In case of D. Velusamy v. D. Patchiammal, the maintenance order has been passed in favor of a lady who was living as wife but was not a married wife. The Hon’ble Court held "When a wife is deserted, in most countries the law provides for maintenance to her by his husband, which is called alimony. However, earlier there was no law providing for maintenance to women who was having a live-in relationship with a man without being married to him and then deserted by him.

In U.S.A. the expression ‘Palimony’ was coined which means grant of maintenance to a woman who has lived for a substantial period of time with a man without marrying him. The Hon’ble Court held that relationship in the nature of marriage is aligning to common law marriage.

In Lok Ranjan Goswami v. State of U.P. & Others, the wife lodged an F.I.R. against her husband Lok Ranjan Goswami under Domestic Violence Act. Thereafter the accused person came to her residence and started abusing and beating her and tried to turn her out from the house. The Hon'ble Court found that since the accused persons tried to forcibly evict her from the portion under her possession, therefore, such act may be covered under Section 498A IPC.

In case of Matrimonial dispute v. The State of U.P. & Others, the Hon'ble High Court at Allahabad discussed the problem of the misuse of section 498A of IPC. It has been discussed with the High ranking officers and the Govt. Lawyers and the intervener "Sahyog". After hearing the different parties, the Hon'ble Court formulated the following principles as guide-lines: that relating to initial stage to trial of offence under section 498A, discussed various stages like lodge of F.I.R, arrest, mediation cell etc.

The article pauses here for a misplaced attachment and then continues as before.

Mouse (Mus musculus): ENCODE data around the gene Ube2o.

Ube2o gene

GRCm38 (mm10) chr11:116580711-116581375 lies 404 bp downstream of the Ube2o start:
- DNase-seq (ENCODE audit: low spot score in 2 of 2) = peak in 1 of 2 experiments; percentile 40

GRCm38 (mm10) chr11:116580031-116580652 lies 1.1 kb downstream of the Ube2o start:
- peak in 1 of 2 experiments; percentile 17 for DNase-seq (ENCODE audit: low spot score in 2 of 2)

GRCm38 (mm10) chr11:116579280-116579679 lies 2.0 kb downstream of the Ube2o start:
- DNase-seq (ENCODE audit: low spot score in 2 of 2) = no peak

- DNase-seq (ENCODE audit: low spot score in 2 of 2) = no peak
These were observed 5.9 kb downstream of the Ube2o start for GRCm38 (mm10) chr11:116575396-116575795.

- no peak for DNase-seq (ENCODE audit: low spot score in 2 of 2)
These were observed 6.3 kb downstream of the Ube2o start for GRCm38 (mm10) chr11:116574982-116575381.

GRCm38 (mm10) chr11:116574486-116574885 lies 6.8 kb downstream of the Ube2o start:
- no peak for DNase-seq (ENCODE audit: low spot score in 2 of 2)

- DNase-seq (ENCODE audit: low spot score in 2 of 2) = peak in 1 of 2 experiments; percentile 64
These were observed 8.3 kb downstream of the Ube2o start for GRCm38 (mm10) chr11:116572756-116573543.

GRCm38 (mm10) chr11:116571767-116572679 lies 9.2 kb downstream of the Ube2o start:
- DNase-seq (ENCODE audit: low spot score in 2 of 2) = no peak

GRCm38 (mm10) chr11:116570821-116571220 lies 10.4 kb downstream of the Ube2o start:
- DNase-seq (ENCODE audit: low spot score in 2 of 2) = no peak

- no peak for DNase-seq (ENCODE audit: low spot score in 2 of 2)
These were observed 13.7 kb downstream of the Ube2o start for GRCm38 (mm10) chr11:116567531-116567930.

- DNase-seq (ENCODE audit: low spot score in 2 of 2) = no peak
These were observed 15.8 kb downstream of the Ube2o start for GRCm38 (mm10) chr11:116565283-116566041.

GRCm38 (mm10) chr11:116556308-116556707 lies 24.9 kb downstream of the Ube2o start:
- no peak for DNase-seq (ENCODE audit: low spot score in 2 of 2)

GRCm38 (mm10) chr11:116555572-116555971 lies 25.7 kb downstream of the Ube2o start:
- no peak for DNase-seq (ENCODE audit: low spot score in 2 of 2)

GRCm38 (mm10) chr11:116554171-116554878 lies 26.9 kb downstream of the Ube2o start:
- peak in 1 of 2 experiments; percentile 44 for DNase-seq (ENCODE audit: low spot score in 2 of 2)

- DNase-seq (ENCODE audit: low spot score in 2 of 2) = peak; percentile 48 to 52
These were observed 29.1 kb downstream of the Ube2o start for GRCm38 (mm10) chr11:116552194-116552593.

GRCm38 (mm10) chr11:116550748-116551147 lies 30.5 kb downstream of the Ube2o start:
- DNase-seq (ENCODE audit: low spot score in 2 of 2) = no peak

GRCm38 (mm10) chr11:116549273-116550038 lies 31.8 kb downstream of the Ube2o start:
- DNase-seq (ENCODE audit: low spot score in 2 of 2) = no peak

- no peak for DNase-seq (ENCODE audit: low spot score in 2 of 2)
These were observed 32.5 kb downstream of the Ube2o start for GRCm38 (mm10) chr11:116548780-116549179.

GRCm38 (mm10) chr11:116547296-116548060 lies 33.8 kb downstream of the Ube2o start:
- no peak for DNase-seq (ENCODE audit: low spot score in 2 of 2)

(A) Whether arrest of husband and family members mandatory once F.I.R. is lodged?
The Hon'ble Court is of the view that arrest may be necessitated if husband and other in-laws have given a grave beating to the wife endangering her life or where wife has been subjected to repeated violence etc. And in other cases attempt should be made first to bring about a reconciliation and mediation may be resorted.
(B) Whether the registration of an F.I.R. is mandatory?
The Hon'ble Court relied on the law laid down in State of Haryana & others Vs. Bhajan Lal held that Section 154(1) Cr.PC gives no option to the police officer to refuse to lodge the F.I.R. Once information of a cognizable offence is given to the police officer, the officer in charge of the police station is statutorily obliged to register the case and then to proceed with the investigation, if he even has a reason to suspect the commission of an offence.
(C) The Court also observed that there should be mediation cell in each district consist several Govt. & Non-Govt. persons.